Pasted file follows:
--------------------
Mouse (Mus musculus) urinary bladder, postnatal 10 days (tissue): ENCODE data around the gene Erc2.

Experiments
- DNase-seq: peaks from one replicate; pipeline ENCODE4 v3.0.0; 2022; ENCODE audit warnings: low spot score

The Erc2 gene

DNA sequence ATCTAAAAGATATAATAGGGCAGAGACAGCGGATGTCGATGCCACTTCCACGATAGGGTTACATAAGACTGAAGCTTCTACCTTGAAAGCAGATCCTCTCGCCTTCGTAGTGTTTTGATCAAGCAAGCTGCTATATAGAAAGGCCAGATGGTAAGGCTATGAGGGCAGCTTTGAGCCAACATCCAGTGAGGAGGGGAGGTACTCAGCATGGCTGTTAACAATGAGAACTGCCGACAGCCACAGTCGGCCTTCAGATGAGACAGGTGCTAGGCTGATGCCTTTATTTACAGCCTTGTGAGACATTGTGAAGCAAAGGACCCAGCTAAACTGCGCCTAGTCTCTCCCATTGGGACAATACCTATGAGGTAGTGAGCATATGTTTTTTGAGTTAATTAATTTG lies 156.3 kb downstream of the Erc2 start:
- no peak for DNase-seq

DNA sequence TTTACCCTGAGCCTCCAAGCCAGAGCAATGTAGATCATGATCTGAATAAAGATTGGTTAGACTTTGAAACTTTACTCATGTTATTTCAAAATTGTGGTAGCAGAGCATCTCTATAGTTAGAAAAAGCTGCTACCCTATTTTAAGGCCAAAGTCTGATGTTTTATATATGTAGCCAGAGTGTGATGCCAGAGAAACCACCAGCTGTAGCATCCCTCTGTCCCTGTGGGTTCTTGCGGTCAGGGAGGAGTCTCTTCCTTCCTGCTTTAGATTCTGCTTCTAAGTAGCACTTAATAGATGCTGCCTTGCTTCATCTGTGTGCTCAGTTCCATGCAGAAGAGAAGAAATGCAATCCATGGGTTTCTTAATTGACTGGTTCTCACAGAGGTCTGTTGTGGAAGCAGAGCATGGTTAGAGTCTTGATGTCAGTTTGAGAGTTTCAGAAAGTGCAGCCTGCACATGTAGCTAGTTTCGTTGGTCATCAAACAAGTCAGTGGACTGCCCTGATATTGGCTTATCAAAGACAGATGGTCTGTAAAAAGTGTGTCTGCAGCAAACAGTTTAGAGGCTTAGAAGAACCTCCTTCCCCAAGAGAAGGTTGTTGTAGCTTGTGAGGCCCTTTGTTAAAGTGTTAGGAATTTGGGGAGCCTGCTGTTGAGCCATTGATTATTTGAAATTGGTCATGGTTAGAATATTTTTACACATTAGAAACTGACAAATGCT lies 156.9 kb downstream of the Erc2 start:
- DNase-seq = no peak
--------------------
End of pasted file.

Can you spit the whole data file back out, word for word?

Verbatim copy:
Mouse (Mus musculus) urinary bladder, postnatal 10 days (tissue): ENCODE data around the gene Erc2.

Experiments
- DNase-seq: peaks from one replicate; pipeline ENCODE4 v3.0.0; 2022; ENCODE audit warnings: low spot score

The Erc2 gene

DNA sequence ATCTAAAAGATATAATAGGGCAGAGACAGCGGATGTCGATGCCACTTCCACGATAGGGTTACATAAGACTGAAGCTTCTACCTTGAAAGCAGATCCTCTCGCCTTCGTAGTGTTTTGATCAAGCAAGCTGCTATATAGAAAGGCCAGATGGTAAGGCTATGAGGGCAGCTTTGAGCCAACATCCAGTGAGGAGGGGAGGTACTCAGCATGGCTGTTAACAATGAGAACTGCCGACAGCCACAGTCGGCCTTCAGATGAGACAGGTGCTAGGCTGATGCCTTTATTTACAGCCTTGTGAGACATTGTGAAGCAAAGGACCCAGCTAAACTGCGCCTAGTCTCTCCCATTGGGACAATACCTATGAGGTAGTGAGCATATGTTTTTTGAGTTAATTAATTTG lies 156.3 kb downstream of the Erc2 start:
- no peak for DNase-seq

DNA sequence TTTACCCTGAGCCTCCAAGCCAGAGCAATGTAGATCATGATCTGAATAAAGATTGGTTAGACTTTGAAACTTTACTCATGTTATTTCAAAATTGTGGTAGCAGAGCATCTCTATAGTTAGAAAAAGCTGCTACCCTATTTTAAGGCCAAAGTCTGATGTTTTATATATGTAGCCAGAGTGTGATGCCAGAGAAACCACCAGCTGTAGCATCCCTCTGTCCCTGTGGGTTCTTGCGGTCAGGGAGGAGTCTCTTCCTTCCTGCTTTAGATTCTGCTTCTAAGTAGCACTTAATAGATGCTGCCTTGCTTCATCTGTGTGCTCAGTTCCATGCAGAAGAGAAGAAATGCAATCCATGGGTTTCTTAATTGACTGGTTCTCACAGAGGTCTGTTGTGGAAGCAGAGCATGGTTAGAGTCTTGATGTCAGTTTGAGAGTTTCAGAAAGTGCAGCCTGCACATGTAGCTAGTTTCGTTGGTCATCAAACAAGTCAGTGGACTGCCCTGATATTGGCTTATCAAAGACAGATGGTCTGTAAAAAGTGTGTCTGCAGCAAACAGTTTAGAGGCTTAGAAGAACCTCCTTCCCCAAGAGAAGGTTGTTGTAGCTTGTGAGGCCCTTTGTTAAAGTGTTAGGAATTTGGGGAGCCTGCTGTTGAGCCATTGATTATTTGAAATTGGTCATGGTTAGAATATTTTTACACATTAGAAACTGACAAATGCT lies 156.9 kb downstream of the Erc2 start:
- DNase-seq = no peak